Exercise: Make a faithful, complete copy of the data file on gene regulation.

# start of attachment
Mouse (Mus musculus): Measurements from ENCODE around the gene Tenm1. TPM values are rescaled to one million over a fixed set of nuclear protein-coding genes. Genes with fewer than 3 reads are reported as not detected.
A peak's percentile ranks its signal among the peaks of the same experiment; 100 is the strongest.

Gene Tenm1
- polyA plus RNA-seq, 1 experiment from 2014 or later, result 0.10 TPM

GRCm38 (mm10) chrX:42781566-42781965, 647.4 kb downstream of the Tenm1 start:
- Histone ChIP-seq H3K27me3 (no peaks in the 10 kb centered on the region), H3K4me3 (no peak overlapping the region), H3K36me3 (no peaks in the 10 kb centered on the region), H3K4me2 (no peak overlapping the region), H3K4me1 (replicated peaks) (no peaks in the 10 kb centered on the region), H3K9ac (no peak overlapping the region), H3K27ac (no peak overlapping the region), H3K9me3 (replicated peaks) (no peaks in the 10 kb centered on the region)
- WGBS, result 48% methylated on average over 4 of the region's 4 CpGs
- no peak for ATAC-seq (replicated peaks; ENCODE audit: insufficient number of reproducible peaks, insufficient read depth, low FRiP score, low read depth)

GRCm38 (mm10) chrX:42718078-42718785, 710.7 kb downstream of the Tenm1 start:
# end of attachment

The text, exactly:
Mouse (Mus musculus): Measurements from ENCODE around the gene Tenm1. TPM values are rescaled to one million over a fixed set of nuclear protein-coding genes. Genes with fewer than 3 reads are reported as not detected.
A peak's percentile ranks its signal among the peaks of the same experiment; 100 is the strongest.

Gene Tenm1
- polyA plus RNA-seq, 1 experiment from 2014 or later, result 0.10 TPM

GRCm38 (mm10) chrX:42781566-42781965, 647.4 kb downstream of the Tenm1 start:
- Histone ChIP-seq H3K27me3 (no peaks in the 10 kb centered on the region), H3K4me3 (no peak overlapping the region), H3K36me3 (no peaks in the 10 kb centered on the region), H3K4me2 (no peak overlapping the region), H3K4me1 (replicated peaks) (no peaks in the 10 kb centered on the region), H3K9ac (no peak overlapping the region), H3K27ac (no peak overlapping the region), H3K9me3 (replicated peaks) (no peaks in the 10 kb centered on the region)
- WGBS, result 48% methylated on average over 4 of the region's 4 CpGs
- no peak for ATAC-seq (replicated peaks; ENCODE audit: insufficient number of reproducible peaks, insufficient read depth, low FRiP score, low read depth)

GRCm38 (mm10) chrX:42718078-42718785, 710.7 kb downstream of the Tenm1 start: